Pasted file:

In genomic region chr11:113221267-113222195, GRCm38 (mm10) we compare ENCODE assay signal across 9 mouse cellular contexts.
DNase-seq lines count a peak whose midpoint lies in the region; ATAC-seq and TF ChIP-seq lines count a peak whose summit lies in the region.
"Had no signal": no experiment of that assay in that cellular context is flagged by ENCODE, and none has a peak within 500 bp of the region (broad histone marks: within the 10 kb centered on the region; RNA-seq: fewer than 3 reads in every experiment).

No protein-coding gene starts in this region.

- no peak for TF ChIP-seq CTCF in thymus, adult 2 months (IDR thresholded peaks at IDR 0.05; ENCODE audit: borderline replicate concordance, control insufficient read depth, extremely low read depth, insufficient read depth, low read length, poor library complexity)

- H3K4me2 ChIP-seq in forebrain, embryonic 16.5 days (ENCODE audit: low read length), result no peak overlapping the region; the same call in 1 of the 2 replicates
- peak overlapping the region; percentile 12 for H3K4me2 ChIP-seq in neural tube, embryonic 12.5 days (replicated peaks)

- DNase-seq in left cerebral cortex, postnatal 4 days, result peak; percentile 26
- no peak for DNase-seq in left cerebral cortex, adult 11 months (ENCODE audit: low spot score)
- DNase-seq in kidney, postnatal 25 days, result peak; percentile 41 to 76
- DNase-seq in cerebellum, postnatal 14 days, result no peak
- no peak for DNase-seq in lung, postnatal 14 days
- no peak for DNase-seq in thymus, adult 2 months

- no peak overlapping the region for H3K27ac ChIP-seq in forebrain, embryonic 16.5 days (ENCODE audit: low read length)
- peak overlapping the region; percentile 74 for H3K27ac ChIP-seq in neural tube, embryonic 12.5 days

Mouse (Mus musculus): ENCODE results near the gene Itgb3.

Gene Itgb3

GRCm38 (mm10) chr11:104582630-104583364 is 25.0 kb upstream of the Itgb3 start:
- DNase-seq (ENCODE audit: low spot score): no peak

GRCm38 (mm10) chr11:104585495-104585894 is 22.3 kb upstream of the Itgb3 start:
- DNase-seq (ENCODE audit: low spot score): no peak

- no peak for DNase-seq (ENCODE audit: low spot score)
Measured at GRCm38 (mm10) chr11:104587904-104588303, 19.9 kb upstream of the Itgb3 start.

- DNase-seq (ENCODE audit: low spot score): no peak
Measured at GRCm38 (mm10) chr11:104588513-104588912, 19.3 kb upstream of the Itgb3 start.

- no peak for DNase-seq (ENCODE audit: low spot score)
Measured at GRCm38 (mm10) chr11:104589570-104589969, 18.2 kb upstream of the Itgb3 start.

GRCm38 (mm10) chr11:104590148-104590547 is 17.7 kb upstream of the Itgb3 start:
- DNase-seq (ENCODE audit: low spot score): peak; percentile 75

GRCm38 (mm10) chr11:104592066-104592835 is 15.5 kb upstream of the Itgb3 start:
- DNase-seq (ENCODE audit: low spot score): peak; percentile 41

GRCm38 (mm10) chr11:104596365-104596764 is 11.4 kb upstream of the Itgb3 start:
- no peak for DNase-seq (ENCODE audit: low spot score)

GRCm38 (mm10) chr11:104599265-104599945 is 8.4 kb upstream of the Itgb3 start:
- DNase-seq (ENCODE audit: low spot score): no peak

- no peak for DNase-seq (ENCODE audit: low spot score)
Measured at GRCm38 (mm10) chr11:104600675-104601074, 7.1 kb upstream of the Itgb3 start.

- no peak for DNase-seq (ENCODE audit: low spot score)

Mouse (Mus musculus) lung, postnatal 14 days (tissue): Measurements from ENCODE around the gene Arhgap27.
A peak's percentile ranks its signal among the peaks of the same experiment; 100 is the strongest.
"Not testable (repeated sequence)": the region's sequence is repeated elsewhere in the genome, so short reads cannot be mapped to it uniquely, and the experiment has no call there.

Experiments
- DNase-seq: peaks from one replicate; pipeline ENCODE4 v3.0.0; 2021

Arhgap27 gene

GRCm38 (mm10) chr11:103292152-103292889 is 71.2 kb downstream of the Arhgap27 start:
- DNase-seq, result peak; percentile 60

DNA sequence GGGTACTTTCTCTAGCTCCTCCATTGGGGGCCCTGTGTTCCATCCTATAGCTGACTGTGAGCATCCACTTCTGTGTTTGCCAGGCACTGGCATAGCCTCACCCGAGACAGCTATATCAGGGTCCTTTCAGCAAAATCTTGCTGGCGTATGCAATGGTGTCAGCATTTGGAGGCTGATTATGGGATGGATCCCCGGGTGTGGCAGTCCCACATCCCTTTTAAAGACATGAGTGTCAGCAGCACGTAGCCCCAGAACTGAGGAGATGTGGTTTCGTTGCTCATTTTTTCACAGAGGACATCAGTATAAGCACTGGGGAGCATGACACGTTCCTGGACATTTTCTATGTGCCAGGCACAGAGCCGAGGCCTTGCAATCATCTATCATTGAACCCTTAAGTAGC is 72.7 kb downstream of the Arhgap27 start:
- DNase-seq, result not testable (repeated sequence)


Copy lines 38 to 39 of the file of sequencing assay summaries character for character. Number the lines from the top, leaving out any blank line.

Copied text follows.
- no peak for DNase-seq (ENCODE audit: low spot score)

Mouse (Mus musculus) lung, postnatal 14 days (tissue): Measurements from ENCODE around the gene Arhgap27.